Speed and reliability are often intuited hand-in-hand. Speed can be a good proxy for general engineering quality. If an application slows down on simple tasks, then it can mean the engineers aren’t obsessive detail sticklers. Not always, but it can mean disastrous other issues lurk.
But why is slow bad? Fast software is not always good software, but slow software is rarely able to rise to greatness. Fast software gives the user a chance to “meld” with its toolset. That is, not break flow. When the nerds upon Nerd Hill fight to the death over Vi and Emacs, it’s partly because they have such a strong affinity for the flow of the application and its meldiness. They have invested. The Tool Is Good, so they feel. Not breaking flow is an axiom of great tools.
Lots of great points in this post from Craig Mod. It can be contrasted with the point that I don’t believe teams should prematurely optimize or prioritize application speed over meeting user needs.
However — if an application is noticeably slow, especially for common tasks, I will feel annoyed every time I use it. It feels as though a shortcut has been taken for the development team’s benefit (and not mine), or maybe they just don’t know what they’re doing.
“Doing our research, when a driver would reach towards a touch-screen interface in any vehicle, they would unintentionally apply torque to the steering wheel, and the vehicle would drift out of its lane position,” said Matthew Valbuena, Mazda North America’s lead engineer for HMI and infotainment.
“And of course with a touchscreen you have to be looking at the screen while you’re touching…so for that reason we were comfortable removing the touch-screen functionality,” he added.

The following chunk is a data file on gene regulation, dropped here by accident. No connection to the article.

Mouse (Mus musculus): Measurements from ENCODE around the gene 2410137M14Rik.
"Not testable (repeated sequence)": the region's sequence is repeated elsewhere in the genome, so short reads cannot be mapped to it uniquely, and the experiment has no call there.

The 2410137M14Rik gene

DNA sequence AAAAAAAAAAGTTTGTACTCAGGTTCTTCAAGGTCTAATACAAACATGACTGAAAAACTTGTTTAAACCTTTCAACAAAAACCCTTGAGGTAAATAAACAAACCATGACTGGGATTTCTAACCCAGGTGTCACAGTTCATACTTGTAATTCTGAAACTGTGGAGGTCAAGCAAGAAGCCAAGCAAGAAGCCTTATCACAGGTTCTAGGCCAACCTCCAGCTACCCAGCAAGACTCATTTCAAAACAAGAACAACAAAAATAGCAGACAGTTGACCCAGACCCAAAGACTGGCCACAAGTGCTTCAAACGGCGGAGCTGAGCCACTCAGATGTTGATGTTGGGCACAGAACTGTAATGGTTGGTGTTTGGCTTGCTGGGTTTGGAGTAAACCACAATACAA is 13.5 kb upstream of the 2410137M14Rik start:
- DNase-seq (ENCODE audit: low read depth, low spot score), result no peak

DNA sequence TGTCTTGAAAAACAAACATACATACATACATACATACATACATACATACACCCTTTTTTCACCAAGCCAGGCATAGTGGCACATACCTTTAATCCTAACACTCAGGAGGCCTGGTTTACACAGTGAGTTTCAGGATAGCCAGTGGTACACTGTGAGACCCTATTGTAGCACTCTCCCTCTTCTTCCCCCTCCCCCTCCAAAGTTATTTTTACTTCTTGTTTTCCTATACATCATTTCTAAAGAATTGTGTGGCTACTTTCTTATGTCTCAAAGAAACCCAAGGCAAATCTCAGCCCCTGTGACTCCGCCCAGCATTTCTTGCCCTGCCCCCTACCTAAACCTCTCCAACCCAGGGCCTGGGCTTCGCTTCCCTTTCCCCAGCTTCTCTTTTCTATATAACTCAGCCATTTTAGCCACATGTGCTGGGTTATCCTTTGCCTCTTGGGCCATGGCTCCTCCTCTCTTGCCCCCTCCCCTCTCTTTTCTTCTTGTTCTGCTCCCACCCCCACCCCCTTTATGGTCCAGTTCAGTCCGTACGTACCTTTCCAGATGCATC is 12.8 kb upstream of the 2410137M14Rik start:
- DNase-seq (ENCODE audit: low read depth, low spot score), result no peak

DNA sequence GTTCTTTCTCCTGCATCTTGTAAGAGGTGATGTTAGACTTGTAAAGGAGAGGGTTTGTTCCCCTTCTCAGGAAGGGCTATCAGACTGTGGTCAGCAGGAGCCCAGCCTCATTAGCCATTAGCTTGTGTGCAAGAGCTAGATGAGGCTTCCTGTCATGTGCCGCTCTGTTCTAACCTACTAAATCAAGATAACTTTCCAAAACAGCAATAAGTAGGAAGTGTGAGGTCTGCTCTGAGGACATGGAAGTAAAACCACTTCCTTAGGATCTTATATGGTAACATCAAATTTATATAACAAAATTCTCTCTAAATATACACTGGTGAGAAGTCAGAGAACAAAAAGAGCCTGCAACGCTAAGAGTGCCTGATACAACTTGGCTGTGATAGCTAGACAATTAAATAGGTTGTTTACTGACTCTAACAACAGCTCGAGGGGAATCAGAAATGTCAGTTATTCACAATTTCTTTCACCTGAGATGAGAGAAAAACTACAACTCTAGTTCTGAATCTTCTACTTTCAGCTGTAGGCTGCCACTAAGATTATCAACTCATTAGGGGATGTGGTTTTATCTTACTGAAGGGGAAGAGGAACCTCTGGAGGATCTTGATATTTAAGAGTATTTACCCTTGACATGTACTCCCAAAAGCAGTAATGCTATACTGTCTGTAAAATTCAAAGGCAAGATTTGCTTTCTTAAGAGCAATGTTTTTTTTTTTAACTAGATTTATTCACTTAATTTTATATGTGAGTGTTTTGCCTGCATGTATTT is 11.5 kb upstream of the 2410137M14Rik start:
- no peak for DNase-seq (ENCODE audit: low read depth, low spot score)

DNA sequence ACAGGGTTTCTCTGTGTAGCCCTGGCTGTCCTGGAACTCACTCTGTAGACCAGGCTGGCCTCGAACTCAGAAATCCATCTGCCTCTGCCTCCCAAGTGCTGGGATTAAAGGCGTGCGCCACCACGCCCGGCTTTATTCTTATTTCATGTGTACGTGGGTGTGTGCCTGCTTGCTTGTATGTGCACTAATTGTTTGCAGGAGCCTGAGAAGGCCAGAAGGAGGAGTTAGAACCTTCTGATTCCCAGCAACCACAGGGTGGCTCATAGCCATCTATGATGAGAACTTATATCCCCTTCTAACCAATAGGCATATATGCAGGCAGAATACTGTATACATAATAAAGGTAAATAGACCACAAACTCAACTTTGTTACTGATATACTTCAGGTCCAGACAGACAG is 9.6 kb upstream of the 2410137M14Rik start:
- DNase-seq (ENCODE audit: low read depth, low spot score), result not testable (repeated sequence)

The head-up display that top trims of the Mazda 3 get is now projected onto the windshield. The amount of time it takes the eyes to focus on the head-up display is greatly reduced because it’s now focused on a point 7.5 feet ahead of the driver.
I think this shows that just because a technology seems better (touchscreens are in all our phones!) or is newer (everything analogue should become more digital over time!) does not mean it will be a better user experience.
A team of Portuguese researchers have compared 27 programming languages by their energy use. They compared both CPU and DRAM energy usage with total time of execution and memory usage to build a fuller picture of efficiency.
Unsurprisingly compiled languages such as C and C++ perform best or near the top. Their modern successor Rust also does well.
Golang uses more CPU, but is still relatively lean. It’s especially impressive with memory usage, using even less than C or C++.
Swift and C# are not standouts, but both do very well both with energy and memory use. This contrasts with Java, which is faster and uses less energy, but has over twice the memory usage of these two.
Ruby and Erlang are both at the high end for energy use and CPU time. This could be because many of what were benchmarked were computationally intensive algorithms, which if you are building web applications you may not be writing many of yourself. However, many of the underlying libraries may still exhibit this sort of performance and energy profile.
All in all, I think it’s an interesting comparison, and I think it’s great to be putting a focus on energy usage as an important metric — it is something to be mindful of for both code running on servers in the cloud, and code on users devices.
In the world of the web, what is a web app and what is a website is now often blended. It’s not as simple as written content is a website, and an interactive tool is a web app. Blogs can be interactive, they can provide tools, live searching, etc.
This is a high level overview of what fits where, of which rules apply to what elements. It’s mainly for myself to help me develop tools.